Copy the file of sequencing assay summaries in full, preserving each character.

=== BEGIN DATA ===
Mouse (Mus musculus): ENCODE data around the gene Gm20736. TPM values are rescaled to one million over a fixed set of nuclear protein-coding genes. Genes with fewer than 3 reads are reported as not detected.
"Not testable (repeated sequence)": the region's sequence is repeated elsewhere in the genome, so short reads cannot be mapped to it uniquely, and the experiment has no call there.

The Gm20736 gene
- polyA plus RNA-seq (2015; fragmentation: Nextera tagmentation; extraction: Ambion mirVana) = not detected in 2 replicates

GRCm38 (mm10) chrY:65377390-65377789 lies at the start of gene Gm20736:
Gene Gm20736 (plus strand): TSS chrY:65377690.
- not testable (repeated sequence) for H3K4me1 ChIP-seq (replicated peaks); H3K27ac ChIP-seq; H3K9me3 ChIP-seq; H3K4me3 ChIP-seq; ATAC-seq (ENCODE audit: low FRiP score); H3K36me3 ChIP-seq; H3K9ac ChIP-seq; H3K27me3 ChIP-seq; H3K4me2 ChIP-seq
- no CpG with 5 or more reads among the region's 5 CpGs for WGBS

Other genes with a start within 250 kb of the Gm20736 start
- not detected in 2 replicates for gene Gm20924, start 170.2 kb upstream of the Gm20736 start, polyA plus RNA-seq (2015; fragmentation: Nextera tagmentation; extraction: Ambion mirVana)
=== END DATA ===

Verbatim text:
Mouse (Mus musculus): ENCODE data around the gene Gm20736. TPM values are rescaled to one million over a fixed set of nuclear protein-coding genes. Genes with fewer than 3 reads are reported as not detected.
"Not testable (repeated sequence)": the region's sequence is repeated elsewhere in the genome, so short reads cannot be mapped to it uniquely, and the experiment has no call there.

The Gm20736 gene
- polyA plus RNA-seq (2015; fragmentation: Nextera tagmentation; extraction: Ambion mirVana) = not detected in 2 replicates

GRCm38 (mm10) chrY:65377390-65377789 lies at the start of gene Gm20736:
Gene Gm20736 (plus strand): TSS chrY:65377690.
- not testable (repeated sequence) for H3K4me1 ChIP-seq (replicated peaks); H3K27ac ChIP-seq; H3K9me3 ChIP-seq; H3K4me3 ChIP-seq; ATAC-seq (ENCODE audit: low FRiP score); H3K36me3 ChIP-seq; H3K9ac ChIP-seq; H3K27me3 ChIP-seq; H3K4me2 ChIP-seq
- no CpG with 5 or more reads among the region's 5 CpGs for WGBS

Other genes with a start within 250 kb of the Gm20736 start
- not detected in 2 replicates for gene Gm20924, start 170.2 kb upstream of the Gm20736 start, polyA plus RNA-seq (2015; fragmentation: Nextera tagmentation; extraction: Ambion mirVana)